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Re: oak ageing

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  • sojourn_61
    Hi, Here is a web page I found discussing oak aging for wine but it makes perfect sense for your situation as well: Here is the link:
    Message 1 of 8 , May 31, 2010
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      Hi,
      Here is a web page I found discussing oak aging for wine but it makes perfect sense for your situation as well:

      Here is the link: http://www.aromadictionary.com/articles/oakbarrel_article.html

      Here is a highlight:
      Winemakers are continuously frustrated by it. More words are spoken about it than any other aspect of their trade. They whinge about it endlessly, but in some ways without it their jobs would be as interesting as being a dentist. I'm talking about oak, and specifically oak barrels.

      Why the complaints? Every now and then the winemaker senses that they have nailed a near perfect match between their fruit and the oak that they have selected. Taste the wine and like the dual Rings of Shazzam, sparks fly. It just tastes right.

      Herein lies the problem. The following year, the winemaker will enthusiastically order barrels made from oak sourced from the same forest, and made by the same cooper using identical specifications to the year before. Same result you would think. However to the chagrin of the expectant winemaker the same level of success is rarely achieved.

      So what is the reason for this frustrating lack of consistency? The answer is simple. Like every clod of vineyard soil, or every parcel of grapes, each and every oak barrel is unique. No two have ever been the same, and no two ever will be. For just like wine itself, oak is a natural product. The characters that the barrel imparts to a wine are both a reflection of the natural environment in which the tree had grown, and the skill and judgment of the cooper charged with manufacturing the barrel.

      You can read the rest at the link given above. Hope this helps.


      --- In new_distillers@yahoogroups.com, "gems4200" <gems4200@...> wrote:
      >
      > Howdy Group,
      > I got a queation about ageing in oak kegs. I bought a set of 3 - 2 liter white oak kegs, med. char. I filled all 3 with the exact same mix of liquor and got very different results from each keg. After 30 days of sitting I drew it off and bottled it. The 1st keg came out with a nice dark color and had a strong oak flavor and was slightly sweet. The 2nd. keg came out a little lighter in color and was much sweeter, and less oak flavor. The last keg came out with a nice dark color, and strong oak taste and a peppery flavor.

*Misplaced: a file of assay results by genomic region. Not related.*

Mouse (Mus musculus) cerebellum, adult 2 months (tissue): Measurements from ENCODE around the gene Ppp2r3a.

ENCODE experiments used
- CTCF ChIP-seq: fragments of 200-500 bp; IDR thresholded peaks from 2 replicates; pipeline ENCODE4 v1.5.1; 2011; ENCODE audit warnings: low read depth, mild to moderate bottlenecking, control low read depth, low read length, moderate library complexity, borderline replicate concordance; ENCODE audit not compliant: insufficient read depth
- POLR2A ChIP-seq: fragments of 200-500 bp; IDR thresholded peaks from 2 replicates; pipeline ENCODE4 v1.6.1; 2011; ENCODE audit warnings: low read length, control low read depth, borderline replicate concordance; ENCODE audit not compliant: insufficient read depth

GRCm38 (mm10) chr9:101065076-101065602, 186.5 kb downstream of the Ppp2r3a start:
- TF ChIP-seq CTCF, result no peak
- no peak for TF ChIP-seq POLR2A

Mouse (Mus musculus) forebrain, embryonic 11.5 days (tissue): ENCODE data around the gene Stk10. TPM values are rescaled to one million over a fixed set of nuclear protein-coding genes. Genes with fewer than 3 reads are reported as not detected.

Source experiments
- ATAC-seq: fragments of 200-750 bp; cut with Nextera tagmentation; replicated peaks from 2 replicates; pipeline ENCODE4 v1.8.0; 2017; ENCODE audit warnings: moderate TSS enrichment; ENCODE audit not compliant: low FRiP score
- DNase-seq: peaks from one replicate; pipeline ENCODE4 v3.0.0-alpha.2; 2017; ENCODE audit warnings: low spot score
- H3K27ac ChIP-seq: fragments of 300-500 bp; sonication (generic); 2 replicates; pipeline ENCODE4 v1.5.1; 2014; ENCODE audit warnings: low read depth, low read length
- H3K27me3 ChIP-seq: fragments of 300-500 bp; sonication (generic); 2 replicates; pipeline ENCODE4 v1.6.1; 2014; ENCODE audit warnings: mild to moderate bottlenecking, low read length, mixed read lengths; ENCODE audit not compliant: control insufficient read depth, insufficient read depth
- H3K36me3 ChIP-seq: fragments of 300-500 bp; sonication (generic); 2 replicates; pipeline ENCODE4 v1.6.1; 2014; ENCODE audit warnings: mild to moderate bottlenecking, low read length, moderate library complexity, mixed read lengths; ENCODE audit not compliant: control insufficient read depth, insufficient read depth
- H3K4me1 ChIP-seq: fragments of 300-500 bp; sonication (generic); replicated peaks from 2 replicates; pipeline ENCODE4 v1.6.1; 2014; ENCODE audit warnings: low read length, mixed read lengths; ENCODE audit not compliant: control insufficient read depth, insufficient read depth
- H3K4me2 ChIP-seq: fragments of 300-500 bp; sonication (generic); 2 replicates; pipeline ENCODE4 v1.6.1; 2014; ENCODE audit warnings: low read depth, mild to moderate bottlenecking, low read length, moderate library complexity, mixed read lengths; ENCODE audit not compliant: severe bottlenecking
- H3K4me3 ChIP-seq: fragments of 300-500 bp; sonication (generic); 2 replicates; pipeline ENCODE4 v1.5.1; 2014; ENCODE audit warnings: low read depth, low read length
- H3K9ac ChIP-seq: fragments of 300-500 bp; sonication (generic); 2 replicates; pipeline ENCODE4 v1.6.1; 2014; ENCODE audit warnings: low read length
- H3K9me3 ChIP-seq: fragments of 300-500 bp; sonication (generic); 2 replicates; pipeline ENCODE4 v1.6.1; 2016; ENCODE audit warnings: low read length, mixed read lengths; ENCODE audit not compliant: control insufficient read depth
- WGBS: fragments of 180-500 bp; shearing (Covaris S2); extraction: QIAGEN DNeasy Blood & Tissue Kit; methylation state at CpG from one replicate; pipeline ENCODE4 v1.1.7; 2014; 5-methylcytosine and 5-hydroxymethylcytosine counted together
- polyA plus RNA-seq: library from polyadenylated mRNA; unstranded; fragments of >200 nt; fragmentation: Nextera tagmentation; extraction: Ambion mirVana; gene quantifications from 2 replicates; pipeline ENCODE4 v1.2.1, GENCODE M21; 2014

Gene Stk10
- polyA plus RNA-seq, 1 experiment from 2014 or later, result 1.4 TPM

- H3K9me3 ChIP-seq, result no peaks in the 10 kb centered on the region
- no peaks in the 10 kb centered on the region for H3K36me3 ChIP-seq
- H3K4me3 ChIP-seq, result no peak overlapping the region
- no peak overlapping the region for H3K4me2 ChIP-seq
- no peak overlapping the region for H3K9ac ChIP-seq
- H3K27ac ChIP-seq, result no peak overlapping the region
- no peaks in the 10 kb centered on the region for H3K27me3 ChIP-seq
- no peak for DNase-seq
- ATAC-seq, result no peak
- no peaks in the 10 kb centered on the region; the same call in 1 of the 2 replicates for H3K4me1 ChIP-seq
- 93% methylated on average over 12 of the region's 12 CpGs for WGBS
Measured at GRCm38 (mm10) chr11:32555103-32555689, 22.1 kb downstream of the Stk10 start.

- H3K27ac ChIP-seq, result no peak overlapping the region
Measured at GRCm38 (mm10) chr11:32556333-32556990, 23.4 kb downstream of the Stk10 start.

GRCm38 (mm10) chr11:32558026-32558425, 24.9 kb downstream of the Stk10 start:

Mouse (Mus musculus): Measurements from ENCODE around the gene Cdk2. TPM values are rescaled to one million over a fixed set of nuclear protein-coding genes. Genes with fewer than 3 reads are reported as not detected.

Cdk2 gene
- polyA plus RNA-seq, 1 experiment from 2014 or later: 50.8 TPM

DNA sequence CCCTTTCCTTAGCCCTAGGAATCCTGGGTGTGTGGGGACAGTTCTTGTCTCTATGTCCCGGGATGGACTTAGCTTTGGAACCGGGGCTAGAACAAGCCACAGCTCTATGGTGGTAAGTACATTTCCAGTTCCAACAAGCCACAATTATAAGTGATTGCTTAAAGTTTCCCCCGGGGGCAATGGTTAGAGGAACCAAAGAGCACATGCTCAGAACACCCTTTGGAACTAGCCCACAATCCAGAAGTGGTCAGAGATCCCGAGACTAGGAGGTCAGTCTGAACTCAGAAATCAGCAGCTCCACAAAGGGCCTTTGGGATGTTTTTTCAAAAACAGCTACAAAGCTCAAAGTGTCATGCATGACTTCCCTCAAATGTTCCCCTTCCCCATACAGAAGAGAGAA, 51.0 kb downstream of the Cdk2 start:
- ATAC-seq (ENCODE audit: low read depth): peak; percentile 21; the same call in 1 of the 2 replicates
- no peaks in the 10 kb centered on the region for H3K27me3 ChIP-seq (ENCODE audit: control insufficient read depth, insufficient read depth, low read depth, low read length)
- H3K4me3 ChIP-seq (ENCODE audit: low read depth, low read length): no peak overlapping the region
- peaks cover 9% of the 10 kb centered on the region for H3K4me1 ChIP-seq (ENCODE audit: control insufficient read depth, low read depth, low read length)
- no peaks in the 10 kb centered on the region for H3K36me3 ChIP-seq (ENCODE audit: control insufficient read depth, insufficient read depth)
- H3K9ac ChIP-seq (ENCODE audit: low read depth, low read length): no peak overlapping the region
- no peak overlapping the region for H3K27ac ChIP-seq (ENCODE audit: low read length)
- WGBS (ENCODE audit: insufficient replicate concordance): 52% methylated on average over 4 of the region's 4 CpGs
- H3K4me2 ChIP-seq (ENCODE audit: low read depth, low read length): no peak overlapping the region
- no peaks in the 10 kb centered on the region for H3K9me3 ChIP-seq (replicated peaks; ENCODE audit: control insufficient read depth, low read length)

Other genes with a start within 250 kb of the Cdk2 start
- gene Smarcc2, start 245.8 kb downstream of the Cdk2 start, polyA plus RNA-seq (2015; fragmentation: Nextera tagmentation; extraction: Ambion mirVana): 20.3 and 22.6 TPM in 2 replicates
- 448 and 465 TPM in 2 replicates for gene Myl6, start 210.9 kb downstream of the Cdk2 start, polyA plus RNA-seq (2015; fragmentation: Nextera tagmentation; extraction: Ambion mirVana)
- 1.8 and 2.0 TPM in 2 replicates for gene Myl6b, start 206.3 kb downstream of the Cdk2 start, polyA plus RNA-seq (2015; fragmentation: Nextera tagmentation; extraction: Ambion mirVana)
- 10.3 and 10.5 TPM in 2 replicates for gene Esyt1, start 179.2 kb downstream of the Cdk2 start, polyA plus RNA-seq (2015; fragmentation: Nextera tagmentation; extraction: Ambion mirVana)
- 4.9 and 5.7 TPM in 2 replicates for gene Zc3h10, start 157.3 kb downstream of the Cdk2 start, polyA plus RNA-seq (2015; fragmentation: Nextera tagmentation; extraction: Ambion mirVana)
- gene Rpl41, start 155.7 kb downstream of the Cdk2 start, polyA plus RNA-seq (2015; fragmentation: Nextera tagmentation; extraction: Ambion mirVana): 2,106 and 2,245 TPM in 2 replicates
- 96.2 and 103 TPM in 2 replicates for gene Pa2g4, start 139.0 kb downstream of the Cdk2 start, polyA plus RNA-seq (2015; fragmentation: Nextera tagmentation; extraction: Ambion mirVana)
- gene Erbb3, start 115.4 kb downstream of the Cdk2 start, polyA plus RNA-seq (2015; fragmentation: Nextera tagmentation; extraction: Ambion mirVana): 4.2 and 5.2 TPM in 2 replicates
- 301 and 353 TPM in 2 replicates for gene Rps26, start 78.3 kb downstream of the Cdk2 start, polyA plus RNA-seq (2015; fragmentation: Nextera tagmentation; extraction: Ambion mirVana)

> Now I know I will get the response that each keg is different and will produce a different flavor form the others. But, my question is , How do you get a consitent flavor while ageing, If every keg is different? And, can you do anything to make each keg produce a more consistance results, more like each other instead of the wide range of results I am now seeing.
      >
      > Thanks,
      >
      > Rocky Mountain Shiner
      >
    • miciofelice2003
      Hi Rocky. I gave to my five casks an initial treatment by washing the casks with boiling water and salt. This to eliminate the superficial tannins. then I put
      Message 2 of 8 , Jun 2, 2010
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        Hi Rocky.

        I gave to my five casks an initial treatment by washing the casks with boiling water and salt. This to eliminate the superficial tannins. then I put into some wine (white wine) for a couple of months just to "prepare" the casks to receive my grappa.

        Ciao

        micio felice



        --- In new_distillers@yahoogroups.com, "gems4200" <gems4200@...> wrote:
        >
        > Howdy Group,
        > I got a queation about ageing in oak kegs. I bought a set of 3 - 2 liter white oak kegs, med. char. I filled all 3 with the exact same mix of liquor and got very different results from each keg. After 30 days of sitting I drew it off and bottled it. The 1st keg came out with a nice dark color and had a strong oak flavor and was slightly sweet. The 2nd. keg came out a little lighter in color and was much sweeter, and less oak flavor. The last keg came out with a nice dark color, and strong oak taste and a peppery flavor.
        > Now I know I will get the response that each keg is different and will produce a different flavor form the others. But, my question is , How do you get a consitent flavor while ageing, If every keg is different? And, can you do anything to make each keg produce a more consistance results, more like each other instead of the wide range of results I am now seeing.
        >
        > Thanks,
        >
        > Rocky Mountain Shiner
        >
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